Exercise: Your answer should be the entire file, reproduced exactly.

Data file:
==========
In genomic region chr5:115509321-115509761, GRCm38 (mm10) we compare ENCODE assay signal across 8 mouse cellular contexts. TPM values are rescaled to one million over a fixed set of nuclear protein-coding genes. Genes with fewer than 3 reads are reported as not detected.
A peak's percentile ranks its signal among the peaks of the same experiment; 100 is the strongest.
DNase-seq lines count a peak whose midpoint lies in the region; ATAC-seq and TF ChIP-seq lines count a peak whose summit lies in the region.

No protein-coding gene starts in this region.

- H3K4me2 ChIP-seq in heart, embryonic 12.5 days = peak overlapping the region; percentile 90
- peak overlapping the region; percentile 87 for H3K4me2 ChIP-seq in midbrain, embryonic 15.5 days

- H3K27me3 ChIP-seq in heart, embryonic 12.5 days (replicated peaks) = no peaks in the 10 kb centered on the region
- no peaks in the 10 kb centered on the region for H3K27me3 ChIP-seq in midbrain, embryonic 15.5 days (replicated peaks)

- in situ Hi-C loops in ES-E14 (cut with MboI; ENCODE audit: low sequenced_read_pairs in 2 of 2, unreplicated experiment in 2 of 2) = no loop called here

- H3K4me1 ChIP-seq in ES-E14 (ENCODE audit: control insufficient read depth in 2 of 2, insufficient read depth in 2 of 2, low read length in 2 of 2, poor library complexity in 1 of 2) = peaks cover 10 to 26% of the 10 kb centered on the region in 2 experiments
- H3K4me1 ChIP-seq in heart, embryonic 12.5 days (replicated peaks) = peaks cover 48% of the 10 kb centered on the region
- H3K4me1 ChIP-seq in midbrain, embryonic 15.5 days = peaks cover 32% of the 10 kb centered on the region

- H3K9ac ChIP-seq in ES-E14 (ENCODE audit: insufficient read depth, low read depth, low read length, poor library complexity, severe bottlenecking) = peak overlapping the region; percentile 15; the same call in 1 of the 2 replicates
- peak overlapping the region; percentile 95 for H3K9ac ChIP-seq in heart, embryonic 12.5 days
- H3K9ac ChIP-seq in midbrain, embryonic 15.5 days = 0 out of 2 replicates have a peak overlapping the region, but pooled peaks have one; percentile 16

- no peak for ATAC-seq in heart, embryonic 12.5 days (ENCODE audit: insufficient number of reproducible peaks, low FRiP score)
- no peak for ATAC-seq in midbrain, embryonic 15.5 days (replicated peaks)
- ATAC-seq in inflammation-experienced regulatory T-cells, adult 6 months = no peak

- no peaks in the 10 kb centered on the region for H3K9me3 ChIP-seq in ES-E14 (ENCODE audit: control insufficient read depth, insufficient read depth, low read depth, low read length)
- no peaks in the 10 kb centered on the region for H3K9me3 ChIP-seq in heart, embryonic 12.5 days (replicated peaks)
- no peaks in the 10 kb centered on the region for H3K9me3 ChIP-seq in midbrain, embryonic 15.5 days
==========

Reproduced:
In genomic region chr5:115509321-115509761, GRCm38 (mm10) we compare ENCODE assay signal across 8 mouse cellular contexts. TPM values are rescaled to one million over a fixed set of nuclear protein-coding genes. Genes with fewer than 3 reads are reported as not detected.
A peak's percentile ranks its signal among the peaks of the same experiment; 100 is the strongest.
DNase-seq lines count a peak whose midpoint lies in the region; ATAC-seq and TF ChIP-seq lines count a peak whose summit lies in the region.

No protein-coding gene starts in this region.

- H3K4me2 ChIP-seq in heart, embryonic 12.5 days = peak overlapping the region; percentile 90
- peak overlapping the region; percentile 87 for H3K4me2 ChIP-seq in midbrain, embryonic 15.5 days

- H3K27me3 ChIP-seq in heart, embryonic 12.5 days (replicated peaks) = no peaks in the 10 kb centered on the region
- no peaks in the 10 kb centered on the region for H3K27me3 ChIP-seq in midbrain, embryonic 15.5 days (replicated peaks)

- in situ Hi-C loops in ES-E14 (cut with MboI; ENCODE audit: low sequenced_read_pairs in 2 of 2, unreplicated experiment in 2 of 2) = no loop called here

- H3K4me1 ChIP-seq in ES-E14 (ENCODE audit: control insufficient read depth in 2 of 2, insufficient read depth in 2 of 2, low read length in 2 of 2, poor library complexity in 1 of 2) = peaks cover 10 to 26% of the 10 kb centered on the region in 2 experiments
- H3K4me1 ChIP-seq in heart, embryonic 12.5 days (replicated peaks) = peaks cover 48% of the 10 kb centered on the region
- H3K4me1 ChIP-seq in midbrain, embryonic 15.5 days = peaks cover 32% of the 10 kb centered on the region

- H3K9ac ChIP-seq in ES-E14 (ENCODE audit: insufficient read depth, low read depth, low read length, poor library complexity, severe bottlenecking) = peak overlapping the region; percentile 15; the same call in 1 of the 2 replicates
- peak overlapping the region; percentile 95 for H3K9ac ChIP-seq in heart, embryonic 12.5 days
- H3K9ac ChIP-seq in midbrain, embryonic 15.5 days = 0 out of 2 replicates have a peak overlapping the region, but pooled peaks have one; percentile 16

- no peak for ATAC-seq in heart, embryonic 12.5 days (ENCODE audit: insufficient number of reproducible peaks, low FRiP score)
- no peak for ATAC-seq in midbrain, embryonic 15.5 days (replicated peaks)
- ATAC-seq in inflammation-experienced regulatory T-cells, adult 6 months = no peak

- no peaks in the 10 kb centered on the region for H3K9me3 ChIP-seq in ES-E14 (ENCODE audit: control insufficient read depth, insufficient read depth, low read depth, low read length)
- no peaks in the 10 kb centered on the region for H3K9me3 ChIP-seq in heart, embryonic 12.5 days (replicated peaks)
- no peaks in the 10 kb centered on the region for H3K9me3 ChIP-seq in midbrain, embryonic 15.5 days